From the first Sunday in June through the first Sunday in September there are two worship services, 8:00a.m. and 10:00a.m. Otherwise, we have the 10:00a.m. service year-round.
The 8:00a.m. service (June-September)
This is an outdoor worship service at Lighthouse Beach Park (click here for a map and directions). Dress is VERY casual. Come in your shorts and t-shirt (shoes optional). The music is all acoustic (there is no electricity at the beach)–with a mix of traditional and contemporary hymns, psalms and spiritual songs. So bring your friends and family. Bring your pets! Kids love this service (it must be the sand) and are encouraged to come, too. We gather at the edge of Lake Huron, just north of the Blue Water Bridges and the historic Fort Gratiot Lighthouse. First Sunday of each month is communion. You can’ t miss it. Just look for the cross.
The 10:00a.m. service (Year-round)
This is a traditional worship service with choir/special music/more traditional instrumentation like piano and organ. Although we will “blend” worship styles from time to time. Dress runs the spectrum. If you’re comfortable in jeans and a t-shirt–great! A button-down and khakis–great! Suit and tie–great! Nice dress and wide-brimmed hat? Great! The point is that you’re welcome no matter what you wear. You’ll be in good company any way you’re dressed. There’s childcare in our nursery for infants to two years of age and during the “school year” (September-May) we have a special program called G.I.F.T. (Growing In Faith Together) for pre-K to second grade that takes place during the sermon in worship. All children of God are welcome!
Doors directly accessing the sanctuary are available on 8th Street–both a north and south entrance with stairs. An elevator is available off of the north parking lot, in the courtyard area a short walk from the parking lot. The elevator accesses sanctuary, fellowship hall and, of course, the ground level/outside.
Other main entrance areas are found on the Wall Street side of the building, giving access to the parlor (where a closed-circuit television and couches are available for those not wishing, or able for any reason, to worship in the sanctuary).
Lots are available for parking at the west of the building, off of Wall Street–or at the north of the building, off of 8th Street.
A nursery, for infants through two years of age, is available to parents. It is located in the Christian Education wing of the building (readily accessible from the north parking lot), in room 112. Trained and certified staff members provide loving care for your little ones!
Christian Education is provided from September through May at 9:00a.m. for all ages.
Youth groups are available for 3-5 grades (Kids’ Crew) and 6-12 grades (SPARK). These meet each Wednesday from 5:30-7:15 September through May and break for the summer.
What happens during the service?
Our worship services reflect a commitment to the Reformed tradition. Click here for a more in-depth description of what this means.
A normal order of worship, or “liturgy” is as follows:
- We gather around the Word with a responsive call to worship (normally taken from a Psalm)
- We sing a hymn of praise to God
- We are reminded of our sin and shortcoming, of our God’s grace and forgiveness through Jesus as we pray our prayer of confession and are given an assurance of forgiveness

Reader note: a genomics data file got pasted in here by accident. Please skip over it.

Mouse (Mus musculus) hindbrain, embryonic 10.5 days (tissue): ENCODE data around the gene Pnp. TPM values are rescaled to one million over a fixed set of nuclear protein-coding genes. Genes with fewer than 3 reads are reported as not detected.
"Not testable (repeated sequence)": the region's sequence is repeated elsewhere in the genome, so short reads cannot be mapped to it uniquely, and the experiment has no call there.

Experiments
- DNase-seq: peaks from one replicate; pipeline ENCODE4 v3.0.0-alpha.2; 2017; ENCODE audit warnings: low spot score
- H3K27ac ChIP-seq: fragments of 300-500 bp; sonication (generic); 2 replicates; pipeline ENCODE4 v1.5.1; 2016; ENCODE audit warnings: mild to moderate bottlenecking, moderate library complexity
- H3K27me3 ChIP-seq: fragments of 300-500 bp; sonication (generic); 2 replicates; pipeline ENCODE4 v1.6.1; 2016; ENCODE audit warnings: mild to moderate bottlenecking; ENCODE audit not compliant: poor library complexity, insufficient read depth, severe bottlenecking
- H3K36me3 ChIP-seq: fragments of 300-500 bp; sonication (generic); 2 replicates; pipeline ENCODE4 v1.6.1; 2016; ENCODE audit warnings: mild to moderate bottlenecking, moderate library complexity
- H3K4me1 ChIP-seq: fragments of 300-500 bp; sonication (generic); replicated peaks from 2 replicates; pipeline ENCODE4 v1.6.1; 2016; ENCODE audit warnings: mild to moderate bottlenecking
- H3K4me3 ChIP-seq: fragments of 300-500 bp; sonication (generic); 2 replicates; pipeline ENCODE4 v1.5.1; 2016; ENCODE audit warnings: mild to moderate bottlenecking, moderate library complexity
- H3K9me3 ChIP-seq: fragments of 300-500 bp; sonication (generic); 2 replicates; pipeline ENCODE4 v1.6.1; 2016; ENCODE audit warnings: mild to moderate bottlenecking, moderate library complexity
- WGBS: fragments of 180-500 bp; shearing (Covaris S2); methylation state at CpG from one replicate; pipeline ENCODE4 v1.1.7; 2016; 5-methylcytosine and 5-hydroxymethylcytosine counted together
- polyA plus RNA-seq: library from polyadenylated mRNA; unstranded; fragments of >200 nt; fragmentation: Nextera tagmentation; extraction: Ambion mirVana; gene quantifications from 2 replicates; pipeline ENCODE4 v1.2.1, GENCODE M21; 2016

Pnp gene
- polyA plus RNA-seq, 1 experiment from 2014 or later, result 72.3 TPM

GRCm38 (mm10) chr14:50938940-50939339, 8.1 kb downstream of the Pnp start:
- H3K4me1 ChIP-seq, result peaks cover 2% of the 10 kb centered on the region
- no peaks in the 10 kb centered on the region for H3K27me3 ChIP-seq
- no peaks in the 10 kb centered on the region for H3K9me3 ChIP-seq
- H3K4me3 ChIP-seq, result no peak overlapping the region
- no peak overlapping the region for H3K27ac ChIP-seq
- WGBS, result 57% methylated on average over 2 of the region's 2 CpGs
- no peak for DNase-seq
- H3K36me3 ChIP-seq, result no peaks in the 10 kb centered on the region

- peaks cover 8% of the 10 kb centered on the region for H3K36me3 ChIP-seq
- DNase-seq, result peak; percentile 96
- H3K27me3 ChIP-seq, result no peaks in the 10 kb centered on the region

- We pray for the Holy Spirit’s guidance and wisdom as we hear from the Scriptures
- We hear the Word as we have Scripture read and interpreted in spoken word, song, drama, etc.
- We respond to the Word as we sing our praises to God in congregational hymns and choral offerings
- We return to God the gifts of the earth (money, tithes, offerings) and rededicate our lives to Christ’s service.
- We lift our prayers of joy and sorrow to God.
- We celebrate two sacraments: Holy Baptism and the Lord’s Supper (also called “communion” or “Eucharist”)
- We are sent into the world to share the Word as we receive the charge and benediction
The service of worship is different for our beach services as it’s a very informal liturgy. Yet, it still reflects the commitment we have to the Reformed tradition and centrality of the Word of God. Scripture, prayers, hymns, passing of the peace (sharing with one another signs of fellowship & reconciliation through Christ), and offering opportunities to re-dedicate one’s life to the service of Jesus.
How does the congregation observe communion?
Many folk are familiar with what is called “pew communion”–a plate with individual pieces of bread, a tray with individual cups are passed along the pews by elders of the congregation. We observe this form of distribution frequently. But we also observe communion by “intinction”–inviting folk to process forward to the front of the sanctuary, receive a piece of bread, dip it into the cup and take both elements (bread and juice) together. This is perhaps the most ancient and familiar way of observing the sacrament for most Christians worldwide. And we are revisiting this practice periodically at First Pres.
We are aware that many traditions within the Christian church celebrate the sacrament of communion with real wine from fermented grapes. While Scriptural this is not a common practice at First Pres., and we use unfermented grape juice instead. Discussion has arisen as to revisiting the Scriptural and traditional practice of offering fermented grape juice, but currently this is not our practice.
We celebrate an open table at communion. This means that all who are baptized and trust in Jesus Christ are welcome to share in the sacrament, remembering that it is not a “right” conferred upon the worthy, but a “privilege” given to the undeserving. Taste and see that the Lord is good!
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